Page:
You can program your own shortcuts for almost anything that you can do manually within SketchUp. If you find yourself using any tool very often in SketchUp, take the time to make a keyboard shortcut for it, you’ll thank yourself for all the time saved. To make a keyboard shortcut open up the SketchUp Preferences window and then go to ‘Shortcuts’ (SketchUp Preferences > Shortcuts). Here you’ll see a list of all the commands in SketchUp that you would normally access by going through menus or by clicking buttons on the Tool Palette. Before you go to set up a shortcut, find which menu that command is in. Within the Shortcuts window all the commands are listed in reference to the menu where they’re located. So ‘Export 3D Model’ is listed as ‘File/Export/3D Model…’ Once you’ve found the command you then just choose a keyboard shortcut. ***Don’t use X or / as keyboard shortcuts since these keys are already used for multiplying (X) and distributing (/) objects when copying them.***

SketchUp Preferences (Command + ,) > Shortcuts

My Other Favorite Shortcuts:

Toggle Fade/Hide Rest of Model (J)

Another SketchUp shortcut that’s really useful when you’re working a lot within groups is toggle Fade/Hide rest of model. By default when you enter into a group SketchUp will dim the rest of the model that’s outside of the active group that you’re inside. This is great but sometimes you’d prefer if the rest of the model were to be hidden altogether instead of just dimmed out. From the Model Info (Shift + Command + i) window you can toggle this behavour between ‘Fade Rest of Model’ and ‘Hide Rest of Model’. But you don’t want to choose between the two, you want to be able to use one some of the time and the other for the rest of the time. Luckily you can set this toggle to a keyboard shortcut so you can go back and forth between having the rest of the model faded and having the rest of the model completely hidden. So I’ll go to a deep level of a group and hide the rest of the model so it’s easier to focus. Then, if I need to snap to something that’s outside that group then I’ll show the rest of the model again in the faded view.

Paste in Place (Shift + V)

This is probably my favorite shortcut. Often I find it easier to place a new object while being outside of a group since you don’t wind up accidentally pressing on edges and faces. Then after the object is complete I’ll cut it, enter into the group where it belongs, and then do Paste-In-Place.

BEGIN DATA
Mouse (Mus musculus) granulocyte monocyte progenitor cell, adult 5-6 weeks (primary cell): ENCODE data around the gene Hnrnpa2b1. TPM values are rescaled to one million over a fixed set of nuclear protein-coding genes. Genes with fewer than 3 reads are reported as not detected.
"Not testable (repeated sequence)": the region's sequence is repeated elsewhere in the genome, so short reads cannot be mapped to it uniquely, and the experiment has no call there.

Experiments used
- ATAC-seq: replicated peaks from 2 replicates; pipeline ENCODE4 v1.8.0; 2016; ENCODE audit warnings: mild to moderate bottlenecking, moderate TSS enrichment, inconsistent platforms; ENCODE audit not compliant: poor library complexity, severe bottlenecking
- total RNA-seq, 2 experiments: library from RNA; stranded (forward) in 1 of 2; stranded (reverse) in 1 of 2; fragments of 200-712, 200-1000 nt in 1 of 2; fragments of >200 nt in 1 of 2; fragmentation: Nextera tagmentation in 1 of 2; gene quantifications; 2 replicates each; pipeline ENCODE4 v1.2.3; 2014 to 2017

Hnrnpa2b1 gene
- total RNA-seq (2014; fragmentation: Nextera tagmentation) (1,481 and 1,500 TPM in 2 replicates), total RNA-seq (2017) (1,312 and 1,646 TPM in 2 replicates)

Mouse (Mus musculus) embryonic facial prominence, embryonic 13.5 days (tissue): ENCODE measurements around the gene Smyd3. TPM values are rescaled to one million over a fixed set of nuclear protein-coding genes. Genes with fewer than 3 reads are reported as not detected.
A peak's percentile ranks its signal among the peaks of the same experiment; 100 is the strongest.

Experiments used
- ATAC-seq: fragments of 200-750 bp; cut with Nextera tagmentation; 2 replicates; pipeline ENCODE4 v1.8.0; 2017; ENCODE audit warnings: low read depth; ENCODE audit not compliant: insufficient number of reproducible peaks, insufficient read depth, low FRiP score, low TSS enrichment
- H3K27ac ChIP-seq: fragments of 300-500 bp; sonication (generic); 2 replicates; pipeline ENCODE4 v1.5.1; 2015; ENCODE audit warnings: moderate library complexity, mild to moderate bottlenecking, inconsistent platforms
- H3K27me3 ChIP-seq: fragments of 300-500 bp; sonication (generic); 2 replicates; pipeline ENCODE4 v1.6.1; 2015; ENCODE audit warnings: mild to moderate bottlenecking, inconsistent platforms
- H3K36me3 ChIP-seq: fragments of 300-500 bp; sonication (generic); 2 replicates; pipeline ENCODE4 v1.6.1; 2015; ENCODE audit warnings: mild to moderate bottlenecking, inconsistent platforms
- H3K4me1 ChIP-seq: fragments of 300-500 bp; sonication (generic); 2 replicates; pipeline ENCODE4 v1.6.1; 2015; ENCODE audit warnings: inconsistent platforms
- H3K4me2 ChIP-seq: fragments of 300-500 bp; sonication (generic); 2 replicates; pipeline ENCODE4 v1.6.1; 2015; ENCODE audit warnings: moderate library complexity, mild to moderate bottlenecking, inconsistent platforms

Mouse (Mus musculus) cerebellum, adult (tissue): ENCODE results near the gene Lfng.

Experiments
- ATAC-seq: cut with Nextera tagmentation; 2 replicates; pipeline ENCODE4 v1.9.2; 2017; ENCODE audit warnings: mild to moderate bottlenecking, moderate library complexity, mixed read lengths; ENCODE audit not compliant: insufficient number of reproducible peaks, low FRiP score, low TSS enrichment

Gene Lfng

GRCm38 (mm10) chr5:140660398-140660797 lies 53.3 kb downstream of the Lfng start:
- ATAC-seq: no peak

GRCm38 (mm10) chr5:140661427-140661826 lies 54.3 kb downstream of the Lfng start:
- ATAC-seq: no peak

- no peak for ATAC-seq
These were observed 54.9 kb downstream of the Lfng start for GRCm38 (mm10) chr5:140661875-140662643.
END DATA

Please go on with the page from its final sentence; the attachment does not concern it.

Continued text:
Toggle Between Parallel Projection and Perspective (N)

Most of the time I like to model with Perspective ON. In the real world our eyes always see things in perspective, it helps our mind quickly understand things as being closer or farther away. This is why most of the time I find it very weird to be modelling with Perspective turned OFF (i.e. in Parallel Projection mode). Sometimes it is useful to have perspective turned OFF though. I use Parallel Projection when I’m positioning something on one plane within the model, for example positioning 2D graphics that are going to go on a certain face.

Perspective vs. Parallel Projection

Toggle X-Ray View ON and OFF (U)

Makes all objects see-through, useful for seeing what’s behind something. I also find this useful when I’m scaling an object and I want to grab one of the back handles.

Edge Style > Back Edges (K)

This is similar to X-Ray view only it doesn’t make faces transparent, instead it just shows dotted lines where back edges are.

Hide (Command + E)

Hide the selected object

UnHide All (Command + Shift + E)

Unhide all hidden objects

UnHide Last (i)

Unhide only the last object that you hid

Pan (H)

Move left/right/up/down without zooming in or out at all

Draw Bounding Box (Extension)(W)

This is an extension by ThomThom that automatically draws a bounding box around the selected object. I find this really useful whenever I’m trying to position circular or cylindrical objects. It’s hard to snap to the exact tangent of a circle so I’ll use Draw Bounding Box to draw a bounding box and then snap to the corners of the box since they’re much easier to grab.

Interact Tool (D)

I love making and using Dynamic Components, they add so much to the experience of showing a model. This tool is used to activate a dynamic component ex: clicking on a door to have the door swing open.

Make Face (Extension) (V)

This is an extension by s4u that takes a series of lines that are closed and converts them into a face. This would normally happen automatically if you’re drawing within SketchUp but sometimes I’ll be importing artwork from Adobe Illustrator that I’m then going to turn into 3D. I export the artwork in .dxf format and then import it into SketchUp. When it comes in to SketchUp it’s just lines so I select the ones I need and then use s4u Make Face to convert them into faces.

Zoom Selected (Control + Z)

Zooms in on the selected object

Zoom Extents (Command + [)

Zooms out to fit all objects that are within the file

Zoom Window (Command + ])

Lets you select a specific area that you’ll zoom in to